8 Things You Didn't Know About Jeanne Lanvin

For example: she showed 200 looks every season.
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For example: she showed 200 looks every season.
A vintage photo of Jean Lanvin's dress-filled office.

A vintage photo of Jean Lanvin's dress-filled office.

This year is Lanvin's 125th anniversary, and to help mark the achievement during Paris Fashion Week, editors were invited to view the office of Jeanne Lanvin, which sits right above the company's Rue du Faubourg St Honoré store.

The space is still as it was in the 1930s, and looks very much like it does in this picture. But it's what you don't see that's so fascinating. The house is prepping for an exhibit at the Palais Galliera in 2015, which means Lanvin's rich history will be on display for everyone to enjoy. But until then, here are eight tidbits I culled from my brief-but-enchanting visit to her workspace:

1. She was one of the first designers to use lamé. Which is also a favorite fabric of her successor, Alber Elbaz.

Dolls fashioned after Lanvin and her daughter, Margueritte.

Dolls fashioned after Lanvin and her daughter, Margueritte.

2. She was a doll maker. Lanvin’s business really started with hats, but for quite a long time she would also make dolls and sell them at fairs. In the office, there is set of dolls depicting the Lanvin logo. (The logo, by the way, is a silhouette of a photo of Lanvin and her beloved daughter, Marguerite.)

3. She employed 1,200 people by 1920. Lanvin hired her own embroiderers, seamstresses and tailors to build the business. Everything was done in-house so that it could be up to her own standards -- and exclusive. To put that number in perspective, there are now only about 250 employees working at the corporate office in Paris.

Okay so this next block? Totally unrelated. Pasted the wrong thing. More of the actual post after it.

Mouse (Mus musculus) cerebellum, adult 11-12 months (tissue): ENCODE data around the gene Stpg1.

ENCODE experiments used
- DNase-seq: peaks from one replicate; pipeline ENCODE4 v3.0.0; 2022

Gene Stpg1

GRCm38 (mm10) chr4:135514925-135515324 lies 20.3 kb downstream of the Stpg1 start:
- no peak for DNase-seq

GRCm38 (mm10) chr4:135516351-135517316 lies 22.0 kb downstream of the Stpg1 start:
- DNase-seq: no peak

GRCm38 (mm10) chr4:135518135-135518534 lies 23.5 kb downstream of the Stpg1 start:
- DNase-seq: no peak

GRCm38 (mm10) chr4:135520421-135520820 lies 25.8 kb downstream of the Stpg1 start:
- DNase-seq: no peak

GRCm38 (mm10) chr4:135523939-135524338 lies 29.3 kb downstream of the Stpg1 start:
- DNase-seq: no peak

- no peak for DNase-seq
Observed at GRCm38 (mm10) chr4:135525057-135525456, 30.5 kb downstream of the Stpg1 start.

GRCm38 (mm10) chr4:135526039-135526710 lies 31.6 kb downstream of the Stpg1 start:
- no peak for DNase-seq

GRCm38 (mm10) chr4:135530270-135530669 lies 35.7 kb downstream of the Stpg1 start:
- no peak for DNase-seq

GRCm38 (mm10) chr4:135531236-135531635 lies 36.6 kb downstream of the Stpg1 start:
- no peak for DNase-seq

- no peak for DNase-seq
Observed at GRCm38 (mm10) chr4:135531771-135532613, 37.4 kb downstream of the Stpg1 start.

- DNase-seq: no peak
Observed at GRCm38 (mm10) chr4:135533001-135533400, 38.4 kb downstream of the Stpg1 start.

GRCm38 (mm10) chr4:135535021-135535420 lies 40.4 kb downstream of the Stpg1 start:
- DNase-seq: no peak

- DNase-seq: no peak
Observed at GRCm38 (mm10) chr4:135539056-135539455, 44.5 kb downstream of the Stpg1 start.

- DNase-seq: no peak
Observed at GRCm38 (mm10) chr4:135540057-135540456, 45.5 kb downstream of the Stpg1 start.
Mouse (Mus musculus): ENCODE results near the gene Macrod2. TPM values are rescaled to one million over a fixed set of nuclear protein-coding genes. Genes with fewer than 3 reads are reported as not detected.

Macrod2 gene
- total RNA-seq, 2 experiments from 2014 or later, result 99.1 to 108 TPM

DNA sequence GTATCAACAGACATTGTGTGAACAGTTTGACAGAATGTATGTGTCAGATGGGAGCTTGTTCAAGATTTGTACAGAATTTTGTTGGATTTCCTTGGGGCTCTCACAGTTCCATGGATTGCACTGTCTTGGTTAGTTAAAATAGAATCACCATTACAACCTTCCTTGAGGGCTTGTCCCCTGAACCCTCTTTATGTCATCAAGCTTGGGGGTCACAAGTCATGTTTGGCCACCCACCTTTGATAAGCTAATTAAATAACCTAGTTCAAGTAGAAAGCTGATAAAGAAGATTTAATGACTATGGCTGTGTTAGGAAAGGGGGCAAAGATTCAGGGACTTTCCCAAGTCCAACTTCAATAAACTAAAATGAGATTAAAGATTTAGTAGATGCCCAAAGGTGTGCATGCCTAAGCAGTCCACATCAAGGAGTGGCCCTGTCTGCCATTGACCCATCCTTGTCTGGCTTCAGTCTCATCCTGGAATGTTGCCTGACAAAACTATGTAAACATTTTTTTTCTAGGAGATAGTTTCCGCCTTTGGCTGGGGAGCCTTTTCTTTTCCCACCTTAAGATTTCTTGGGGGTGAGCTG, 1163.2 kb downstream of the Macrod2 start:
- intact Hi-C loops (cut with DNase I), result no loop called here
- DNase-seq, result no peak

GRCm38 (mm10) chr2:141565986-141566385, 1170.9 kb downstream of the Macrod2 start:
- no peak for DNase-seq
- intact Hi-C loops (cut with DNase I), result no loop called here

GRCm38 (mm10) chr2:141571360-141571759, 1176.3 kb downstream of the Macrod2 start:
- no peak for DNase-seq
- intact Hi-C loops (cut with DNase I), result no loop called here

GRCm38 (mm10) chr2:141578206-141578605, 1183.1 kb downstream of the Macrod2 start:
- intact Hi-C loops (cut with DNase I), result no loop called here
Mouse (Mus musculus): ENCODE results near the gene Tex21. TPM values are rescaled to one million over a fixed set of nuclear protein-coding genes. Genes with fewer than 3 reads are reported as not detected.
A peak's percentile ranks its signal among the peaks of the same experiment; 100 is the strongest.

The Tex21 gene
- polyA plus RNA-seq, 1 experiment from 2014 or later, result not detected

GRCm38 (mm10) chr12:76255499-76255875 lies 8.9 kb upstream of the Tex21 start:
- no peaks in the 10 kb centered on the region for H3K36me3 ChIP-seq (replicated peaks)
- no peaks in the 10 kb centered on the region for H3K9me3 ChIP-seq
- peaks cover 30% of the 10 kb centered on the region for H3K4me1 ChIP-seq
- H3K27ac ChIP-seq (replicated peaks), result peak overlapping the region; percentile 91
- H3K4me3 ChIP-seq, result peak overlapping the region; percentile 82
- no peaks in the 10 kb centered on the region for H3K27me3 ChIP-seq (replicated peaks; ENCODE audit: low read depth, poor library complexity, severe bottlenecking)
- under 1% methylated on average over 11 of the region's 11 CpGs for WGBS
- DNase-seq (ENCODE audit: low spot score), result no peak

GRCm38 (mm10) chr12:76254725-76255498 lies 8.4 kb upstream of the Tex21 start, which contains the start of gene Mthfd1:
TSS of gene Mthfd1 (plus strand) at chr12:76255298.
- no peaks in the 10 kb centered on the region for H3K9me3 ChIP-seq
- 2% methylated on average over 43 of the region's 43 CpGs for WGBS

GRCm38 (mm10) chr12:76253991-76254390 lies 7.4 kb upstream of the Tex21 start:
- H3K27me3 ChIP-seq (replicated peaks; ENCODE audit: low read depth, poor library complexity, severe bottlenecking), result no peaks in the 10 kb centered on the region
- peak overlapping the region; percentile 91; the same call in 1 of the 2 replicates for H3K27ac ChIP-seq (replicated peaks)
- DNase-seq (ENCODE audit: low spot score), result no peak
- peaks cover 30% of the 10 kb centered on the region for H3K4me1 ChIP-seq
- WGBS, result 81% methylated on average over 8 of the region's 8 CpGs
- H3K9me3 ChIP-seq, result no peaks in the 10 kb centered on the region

4. She was one of the first designers to do four seasons. And each season would include more than 200 looks.

A look from 1927.

A look from 1927.

5. She did not begin with a sketch. Lanvin would drape fabric on a dress form and design a garment from there. When it was finished, she would send it to the artist, who would sketch it for the look book. We got to peek through several years of those books, some of which were more than 100 years old. Amazingly, the paint still looked vibrant.

6. She had a diverse business. At one point, the Lanvin portfolio included hats, couture, perfume, makeup, childrenswear, menswear, home and bridal. Sounds like a lifestyle brand, doesn’t it?

7. She was modern in other ways, too. Lanvin ran a nursery on the premises for her employees’ children. She was also married and divorced twice. And she worked up until her death in 1946.

8. She gained inspiration from travel, just as today's creative directors do. Inspiration trips are such a big part of the design process for so many modern designers, but I always inferred that they were the result of the speedy fashion cycle— it’s more difficult to come up with a creative concept in such a short amount of time, so one must seek outside influences, right? But that’s a naïve way to look at it. Lanvin and her contemporaries were also eager to push themselves. In her office, we saw a printed sari and chainmail acquired in India, as well as Japanese cotton that was transformed into a skirt.